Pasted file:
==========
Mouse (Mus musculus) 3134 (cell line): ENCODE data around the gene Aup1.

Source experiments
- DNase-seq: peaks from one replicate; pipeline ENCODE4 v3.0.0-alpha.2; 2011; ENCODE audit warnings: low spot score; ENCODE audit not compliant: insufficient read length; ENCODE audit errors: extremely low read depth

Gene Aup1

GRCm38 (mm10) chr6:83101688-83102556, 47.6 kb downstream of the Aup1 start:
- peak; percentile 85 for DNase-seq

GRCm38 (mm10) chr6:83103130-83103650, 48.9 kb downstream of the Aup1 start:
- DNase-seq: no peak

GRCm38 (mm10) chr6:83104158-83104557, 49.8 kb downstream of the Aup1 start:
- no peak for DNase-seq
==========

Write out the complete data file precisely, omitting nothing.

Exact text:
Mouse (Mus musculus) 3134 (cell line): ENCODE data around the gene Aup1.

Source experiments
- DNase-seq: peaks from one replicate; pipeline ENCODE4 v3.0.0-alpha.2; 2011; ENCODE audit warnings: low spot score; ENCODE audit not compliant: insufficient read length; ENCODE audit errors: extremely low read depth

Gene Aup1

GRCm38 (mm10) chr6:83101688-83102556, 47.6 kb downstream of the Aup1 start:
- peak; percentile 85 for DNase-seq

GRCm38 (mm10) chr6:83103130-83103650, 48.9 kb downstream of the Aup1 start:
- DNase-seq: no peak

GRCm38 (mm10) chr6:83104158-83104557, 49.8 kb downstream of the Aup1 start:
- no peak for DNase-seq